Connecticut Governor Dannel Malloy signed a bill into law Wednesday that effectively repealed capital punishment in the state, according to CNN.
This makes Connecticut the 17th state nationally, and 5th within the past 5 years, to abolish the death penalty.
The law is effective immediately.
Yet, it will not be applied retroactively, meaning that it will not apply to those currently on death row.
As a result , life in prison without the possibility of parole is now the state's most severe form of punishment.
"Although it is an historic moment -- Connecticut joins 16 other states and the rest of the industrialized world by taking this action -- it is a moment for sober reflection, not celebration," the governor said in a statement.
Malloy also said that the "unworkability" of Connecticut's death penalty law held force on his ultimate decision to sign the bill.
"In the last 52 years, only two people have been put to death in Connecticut -- and both of them volunteered for it," he said. "Instead, the people of this state pay for appeal after appeal, and then watch time and again as defendants are marched in front of the cameras, giving them a platform of public attention they don't deserve."
Earlier in April, the bill was passed by the state Senate. A week later the state's House of Representatives passed it by a vote of 86 to 63.
Since the US Supreme Court upheld the constitutionality of the death penalty in 1976, Connecticut juries have handed down only 15 death sentences. And, only 1 of those 15 has actually been executed, according to the Death Penalty Information Center.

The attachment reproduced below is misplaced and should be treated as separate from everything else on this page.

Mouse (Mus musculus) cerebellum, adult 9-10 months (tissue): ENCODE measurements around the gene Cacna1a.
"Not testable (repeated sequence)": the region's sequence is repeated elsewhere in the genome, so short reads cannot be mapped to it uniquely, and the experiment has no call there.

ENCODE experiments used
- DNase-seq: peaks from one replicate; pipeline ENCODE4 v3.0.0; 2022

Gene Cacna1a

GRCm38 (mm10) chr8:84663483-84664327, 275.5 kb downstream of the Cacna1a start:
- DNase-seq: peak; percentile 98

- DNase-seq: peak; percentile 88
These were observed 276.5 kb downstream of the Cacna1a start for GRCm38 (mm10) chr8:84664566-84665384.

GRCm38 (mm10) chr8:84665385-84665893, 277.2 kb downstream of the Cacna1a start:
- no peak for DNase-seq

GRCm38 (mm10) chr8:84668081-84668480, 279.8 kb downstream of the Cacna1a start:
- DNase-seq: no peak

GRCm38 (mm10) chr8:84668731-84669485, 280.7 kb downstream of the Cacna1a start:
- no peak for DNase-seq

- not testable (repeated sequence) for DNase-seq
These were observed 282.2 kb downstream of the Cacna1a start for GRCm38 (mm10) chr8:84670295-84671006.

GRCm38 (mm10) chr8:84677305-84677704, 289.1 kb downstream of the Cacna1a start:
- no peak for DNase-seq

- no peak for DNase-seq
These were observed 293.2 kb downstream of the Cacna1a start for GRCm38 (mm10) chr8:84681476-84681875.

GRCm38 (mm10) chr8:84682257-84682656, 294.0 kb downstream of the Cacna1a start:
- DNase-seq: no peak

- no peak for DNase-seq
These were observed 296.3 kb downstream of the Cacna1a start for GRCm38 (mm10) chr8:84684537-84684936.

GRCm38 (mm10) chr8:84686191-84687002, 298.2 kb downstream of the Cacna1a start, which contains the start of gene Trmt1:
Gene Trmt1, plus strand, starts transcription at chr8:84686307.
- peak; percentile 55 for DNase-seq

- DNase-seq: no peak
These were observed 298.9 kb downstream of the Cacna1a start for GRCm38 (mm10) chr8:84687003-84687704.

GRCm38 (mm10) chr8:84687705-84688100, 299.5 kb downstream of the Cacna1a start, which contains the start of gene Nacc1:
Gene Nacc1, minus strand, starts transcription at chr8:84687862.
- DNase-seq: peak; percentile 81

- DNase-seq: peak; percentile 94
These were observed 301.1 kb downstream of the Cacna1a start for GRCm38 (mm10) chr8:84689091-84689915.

Michael Ross, a convicted serial killer, was executed by lethal injection in 2005 when he voluntarily abandoned pursuit of the appeals process.
The state currently has 11 people on death row.
The general consensus for those who advocate the repeal of capital punishment is that it strains government resources (taxpayer dollars) through a lengthy appeals process.
Advocates also rest on the fact that there have been many wrongful convictions overturned via improved technology, such as DNA forensics testing.
By contrast, those that are pro-death penalty stick by their contention that capital punishment has historically been used to deter criminals and that it offers retribution to the victim's families and friends.
In the last 5 years, New Jersey, New Mexico, New York and Illinois have repealed the death penalty.
Additionally, the death penalty will be on the November ballot in California, which currently has the highest number of prisoners on death row in the country.
As the number of states that abolish the death penalty grows it make me wonder whether it may be a subject of re-visitation for the Supreme Court in the near future.
What do you think?
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